Exploration of time sequential, patient specific 3D heart unlocks clinical understanding
The purpose was to create a time sequential three-dimensional virtual reality model, also referred to as a four-dimensional model, to explore its possible benefit and clinical applications. We hypothesized that this novel solution allows for the visuospatial benefits of the 3D model and the dynamic benefits of other existing imaging modalities.
We have seen how 3D models hold great value in medical decision making by eliminating the variable visuospatial skills of practitioners. They have proved especially invaluable concerning the correction of congenital heart defects and have altered the course of many surgeries. There are, however, limitations to three-dimensional models. The static models only show what the heart looks like in one snapshot of its cycle and do not allow for an understanding of the physiological and dynamic processes.
This solution segments a 3D heart derived from a 2D image stack, times the 18 phases of a cardiac cycle and creates a 4D model that can be manipulated in space and time through the use of virtual reality.
We believe the 4D heart provides a unique understanding of in situ cardiac anatomy not possible with other imaging techniques. Our expanding case series of clinician experiences and their immediate recognition of the potency of this technique is highly encouraging and reveals the future of functional and dynamic 4D representations of anatomy.
The 4D heart improved our understanding around complex 3D relationships over time. We propose time and effort dedicated to 4D cardiac imaging analysis of dynamic cardiac pathologies such as hypertrophic obstructive cardiomyopathy or a pre-op Rastelli repair with a narrow outflow tract could offer tremendous insight into the medical decision-making process.
KeywordsCongenital heart defects Pediatric cardiology Surgery Patient-specific 4D heart Four-dimensional heart Virtual reality
Computational fluid dynamics
Magnetic resonance imaging
Tricuspid annular plane systolic excursion
It has long been the standard to view medical pathologies on a two-dimensional plane, but the advent of creative technology allows for medical imaging to extend beyond the second dimension. Here we present what we call the four-dimensional heart - also referred to as a time sequential three-dimensional virtual reality model. We have seen in our lab how 3D models hold great value in medical decision making by eliminating the variable visual spatial skills of practitioners. They have proved especially invaluable in cases concerning the correction of congenital heart defects and have altered the course of many surgeries . There are, however, limitations to three-dimensional models. The static models can only show what the heart looks like in one snapshot of its cycle and do not allow for an understanding of the physiological and dynamic processes. Additionally, the cost of the printer and material necessary to make the models may impede adoption of this practice . There are other forms of imaging that add in a third or fourth dimension. The standard three-dimensional echocardiogram allows for a greater understanding than computerized tomography (CT) or magnetic resonance imaging (MRI), and multi-dimensional technologies such as the 4D flow MRI and the Computational Fluid Dynamics (CFD) computer model allow for in depth analyses of the physiology, but all are limited by their two-dimensional interactions on a screen . The novel solution we devised was the 4D, time sequential 3D model that allows for the visuospatial benefits of the dynamic 3D model. As more CFD and 4D flow solutions enter the clinical field, this visualization technique will find more utility. This solution segments a 3D heart derived from a 2D image stack, times the 18 phases of a cardiac cycle and creates a 4D model that can be manipulated in space and time through the use of virtual reality. Our lab has worked with virtual reality technology in multiple areas of medicine including the cost-effective transition from printing physical 3D hearts to importing the 3D structure into a virtual reality platform with the same effect. We have also seen how a virtual reality platform originally developed within the University of Illinois as a communication device for surgical planning around virtual 3D models of congenital heart disease is now being used for medical education . The efficiency and endless potential of this technology inspired us to create the 4D heart. We believe the 4D heart provides a unique understanding of in situ cardiac anatomy that is not possible with other imaging modalities.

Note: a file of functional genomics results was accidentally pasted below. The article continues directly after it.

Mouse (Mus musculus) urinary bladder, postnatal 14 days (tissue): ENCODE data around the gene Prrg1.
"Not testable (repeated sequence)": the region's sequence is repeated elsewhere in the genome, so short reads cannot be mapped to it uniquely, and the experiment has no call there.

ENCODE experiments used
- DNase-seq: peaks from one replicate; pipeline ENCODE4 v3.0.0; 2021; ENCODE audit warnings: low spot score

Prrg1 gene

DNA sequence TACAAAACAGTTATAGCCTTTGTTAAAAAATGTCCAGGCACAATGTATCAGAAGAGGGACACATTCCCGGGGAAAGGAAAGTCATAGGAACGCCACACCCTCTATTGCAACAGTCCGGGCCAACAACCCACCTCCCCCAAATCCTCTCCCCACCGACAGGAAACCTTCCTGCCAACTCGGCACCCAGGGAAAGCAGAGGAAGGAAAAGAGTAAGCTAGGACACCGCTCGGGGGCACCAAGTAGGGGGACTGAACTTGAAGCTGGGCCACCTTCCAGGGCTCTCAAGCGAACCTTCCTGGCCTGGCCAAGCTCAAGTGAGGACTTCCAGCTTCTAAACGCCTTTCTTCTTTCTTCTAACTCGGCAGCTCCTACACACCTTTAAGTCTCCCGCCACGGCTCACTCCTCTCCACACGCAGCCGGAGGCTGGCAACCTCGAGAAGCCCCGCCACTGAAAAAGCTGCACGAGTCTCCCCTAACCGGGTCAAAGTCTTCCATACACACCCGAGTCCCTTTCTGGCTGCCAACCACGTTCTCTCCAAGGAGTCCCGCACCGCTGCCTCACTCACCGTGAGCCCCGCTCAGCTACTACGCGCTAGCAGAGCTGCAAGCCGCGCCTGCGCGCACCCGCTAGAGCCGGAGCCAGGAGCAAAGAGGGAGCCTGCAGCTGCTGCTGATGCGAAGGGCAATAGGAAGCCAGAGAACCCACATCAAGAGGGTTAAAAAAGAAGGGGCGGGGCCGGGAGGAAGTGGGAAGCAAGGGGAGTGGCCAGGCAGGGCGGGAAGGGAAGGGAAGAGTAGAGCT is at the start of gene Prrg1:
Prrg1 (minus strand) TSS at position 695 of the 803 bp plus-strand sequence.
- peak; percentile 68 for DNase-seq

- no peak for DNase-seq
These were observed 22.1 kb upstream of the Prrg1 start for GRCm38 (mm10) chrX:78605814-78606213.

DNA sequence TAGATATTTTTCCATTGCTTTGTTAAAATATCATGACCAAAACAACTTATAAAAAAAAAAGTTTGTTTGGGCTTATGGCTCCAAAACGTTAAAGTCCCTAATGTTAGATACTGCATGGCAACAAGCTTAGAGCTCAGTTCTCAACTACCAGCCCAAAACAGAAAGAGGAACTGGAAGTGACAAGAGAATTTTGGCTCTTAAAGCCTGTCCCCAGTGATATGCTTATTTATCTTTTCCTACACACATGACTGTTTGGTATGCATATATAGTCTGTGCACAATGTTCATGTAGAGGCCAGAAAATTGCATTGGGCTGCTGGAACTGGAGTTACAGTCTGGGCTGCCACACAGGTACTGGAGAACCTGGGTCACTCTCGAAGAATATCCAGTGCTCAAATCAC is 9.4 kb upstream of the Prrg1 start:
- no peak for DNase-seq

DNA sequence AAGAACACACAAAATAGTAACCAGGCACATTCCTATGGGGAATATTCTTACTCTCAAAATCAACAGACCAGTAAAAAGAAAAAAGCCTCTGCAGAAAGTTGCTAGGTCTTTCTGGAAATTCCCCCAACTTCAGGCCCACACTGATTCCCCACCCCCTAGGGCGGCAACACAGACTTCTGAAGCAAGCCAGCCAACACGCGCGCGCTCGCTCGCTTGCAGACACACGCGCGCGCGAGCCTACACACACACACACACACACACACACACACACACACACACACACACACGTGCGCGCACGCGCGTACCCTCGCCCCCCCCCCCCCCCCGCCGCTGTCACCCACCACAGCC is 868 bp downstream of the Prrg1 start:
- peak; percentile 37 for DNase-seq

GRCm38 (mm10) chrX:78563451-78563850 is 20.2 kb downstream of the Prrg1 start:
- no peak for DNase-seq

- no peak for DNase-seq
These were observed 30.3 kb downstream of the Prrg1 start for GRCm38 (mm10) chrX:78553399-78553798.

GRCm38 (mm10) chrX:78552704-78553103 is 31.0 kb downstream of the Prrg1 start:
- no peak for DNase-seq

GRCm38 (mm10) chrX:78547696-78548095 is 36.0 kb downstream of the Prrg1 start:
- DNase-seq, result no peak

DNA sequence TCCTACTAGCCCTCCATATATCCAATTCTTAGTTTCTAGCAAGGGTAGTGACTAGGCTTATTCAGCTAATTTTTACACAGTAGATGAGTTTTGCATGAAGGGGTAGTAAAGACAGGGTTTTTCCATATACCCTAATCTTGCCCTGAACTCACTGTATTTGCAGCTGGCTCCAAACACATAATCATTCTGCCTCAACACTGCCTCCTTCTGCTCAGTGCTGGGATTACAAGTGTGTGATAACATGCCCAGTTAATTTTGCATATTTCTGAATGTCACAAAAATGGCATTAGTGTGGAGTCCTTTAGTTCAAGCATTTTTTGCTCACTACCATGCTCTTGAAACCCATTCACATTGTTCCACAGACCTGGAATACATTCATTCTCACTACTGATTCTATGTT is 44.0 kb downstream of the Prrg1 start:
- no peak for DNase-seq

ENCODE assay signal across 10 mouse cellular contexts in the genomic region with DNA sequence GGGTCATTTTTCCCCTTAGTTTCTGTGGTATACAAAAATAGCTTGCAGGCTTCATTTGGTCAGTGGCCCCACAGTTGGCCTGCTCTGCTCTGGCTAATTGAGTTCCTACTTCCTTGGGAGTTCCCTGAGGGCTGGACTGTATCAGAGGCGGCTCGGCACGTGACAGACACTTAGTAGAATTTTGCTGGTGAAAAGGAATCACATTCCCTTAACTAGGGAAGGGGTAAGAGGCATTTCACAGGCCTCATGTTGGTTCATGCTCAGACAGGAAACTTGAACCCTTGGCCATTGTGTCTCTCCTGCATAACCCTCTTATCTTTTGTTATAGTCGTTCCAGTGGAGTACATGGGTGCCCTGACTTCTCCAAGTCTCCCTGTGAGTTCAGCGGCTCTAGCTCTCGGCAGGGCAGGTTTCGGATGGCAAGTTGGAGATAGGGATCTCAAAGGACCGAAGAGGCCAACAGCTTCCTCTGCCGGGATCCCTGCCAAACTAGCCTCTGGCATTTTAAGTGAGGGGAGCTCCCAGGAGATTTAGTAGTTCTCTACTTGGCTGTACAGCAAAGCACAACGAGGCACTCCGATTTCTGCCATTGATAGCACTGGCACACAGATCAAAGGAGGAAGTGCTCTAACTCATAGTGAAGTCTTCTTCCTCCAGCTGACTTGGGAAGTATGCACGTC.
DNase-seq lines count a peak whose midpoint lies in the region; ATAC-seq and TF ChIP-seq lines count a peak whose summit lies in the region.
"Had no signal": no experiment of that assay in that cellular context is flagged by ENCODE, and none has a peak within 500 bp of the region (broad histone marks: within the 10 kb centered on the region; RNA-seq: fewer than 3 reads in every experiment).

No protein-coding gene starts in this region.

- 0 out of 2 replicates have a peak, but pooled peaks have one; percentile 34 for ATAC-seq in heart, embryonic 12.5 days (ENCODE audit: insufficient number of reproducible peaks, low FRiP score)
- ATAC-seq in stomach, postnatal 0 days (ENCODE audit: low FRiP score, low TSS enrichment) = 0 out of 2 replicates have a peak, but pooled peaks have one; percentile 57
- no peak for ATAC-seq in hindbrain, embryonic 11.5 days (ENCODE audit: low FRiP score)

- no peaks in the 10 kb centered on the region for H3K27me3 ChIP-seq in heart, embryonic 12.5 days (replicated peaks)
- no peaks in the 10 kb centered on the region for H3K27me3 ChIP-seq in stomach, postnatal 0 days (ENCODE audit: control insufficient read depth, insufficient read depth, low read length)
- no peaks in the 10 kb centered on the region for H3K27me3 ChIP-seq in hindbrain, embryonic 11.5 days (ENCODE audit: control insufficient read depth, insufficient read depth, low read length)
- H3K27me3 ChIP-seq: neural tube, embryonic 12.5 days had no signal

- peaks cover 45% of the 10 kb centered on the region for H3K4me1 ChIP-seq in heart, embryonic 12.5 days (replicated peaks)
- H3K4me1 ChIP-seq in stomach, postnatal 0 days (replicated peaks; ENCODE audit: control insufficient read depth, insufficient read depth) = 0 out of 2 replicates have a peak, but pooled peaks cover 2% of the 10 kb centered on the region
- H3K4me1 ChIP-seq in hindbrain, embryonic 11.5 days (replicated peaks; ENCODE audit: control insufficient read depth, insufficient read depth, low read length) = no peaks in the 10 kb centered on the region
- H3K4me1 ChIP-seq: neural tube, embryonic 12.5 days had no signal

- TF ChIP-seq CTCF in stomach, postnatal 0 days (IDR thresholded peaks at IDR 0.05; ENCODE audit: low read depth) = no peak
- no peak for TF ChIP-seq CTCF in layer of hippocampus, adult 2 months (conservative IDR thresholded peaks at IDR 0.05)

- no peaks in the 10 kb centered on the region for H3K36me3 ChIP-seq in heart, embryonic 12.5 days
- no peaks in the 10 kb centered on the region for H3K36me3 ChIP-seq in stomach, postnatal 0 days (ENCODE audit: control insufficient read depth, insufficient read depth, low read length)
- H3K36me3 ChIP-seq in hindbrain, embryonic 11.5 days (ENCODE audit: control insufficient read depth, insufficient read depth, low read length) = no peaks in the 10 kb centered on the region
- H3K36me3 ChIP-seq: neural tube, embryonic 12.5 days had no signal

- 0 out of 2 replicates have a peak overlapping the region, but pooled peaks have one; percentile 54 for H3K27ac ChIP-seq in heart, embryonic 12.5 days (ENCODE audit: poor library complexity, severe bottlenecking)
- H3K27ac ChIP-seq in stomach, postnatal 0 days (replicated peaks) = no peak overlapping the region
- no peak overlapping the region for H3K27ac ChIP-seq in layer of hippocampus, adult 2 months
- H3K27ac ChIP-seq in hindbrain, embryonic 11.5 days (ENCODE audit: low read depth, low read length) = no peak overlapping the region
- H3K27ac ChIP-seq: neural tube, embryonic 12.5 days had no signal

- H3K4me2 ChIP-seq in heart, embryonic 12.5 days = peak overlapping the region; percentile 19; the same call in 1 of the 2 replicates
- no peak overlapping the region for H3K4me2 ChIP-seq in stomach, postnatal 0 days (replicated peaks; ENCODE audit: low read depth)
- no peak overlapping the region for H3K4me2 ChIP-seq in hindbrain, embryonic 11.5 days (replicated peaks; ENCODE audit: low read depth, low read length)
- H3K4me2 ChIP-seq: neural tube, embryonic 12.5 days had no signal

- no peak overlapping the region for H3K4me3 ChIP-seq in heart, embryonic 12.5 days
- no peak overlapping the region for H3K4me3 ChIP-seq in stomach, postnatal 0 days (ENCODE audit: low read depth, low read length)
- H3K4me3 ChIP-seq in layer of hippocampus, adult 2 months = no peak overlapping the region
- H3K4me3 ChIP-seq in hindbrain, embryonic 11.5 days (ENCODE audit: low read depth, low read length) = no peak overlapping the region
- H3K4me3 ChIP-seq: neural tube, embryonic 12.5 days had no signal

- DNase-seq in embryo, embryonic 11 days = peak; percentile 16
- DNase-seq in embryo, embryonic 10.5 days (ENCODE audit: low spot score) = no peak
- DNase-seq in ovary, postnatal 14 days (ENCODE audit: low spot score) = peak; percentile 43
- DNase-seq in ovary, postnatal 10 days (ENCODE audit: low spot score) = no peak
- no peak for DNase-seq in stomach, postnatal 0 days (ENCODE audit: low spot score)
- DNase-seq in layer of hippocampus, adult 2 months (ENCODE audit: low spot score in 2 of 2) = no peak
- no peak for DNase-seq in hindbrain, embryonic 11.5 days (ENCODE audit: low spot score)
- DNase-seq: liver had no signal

Results and discussion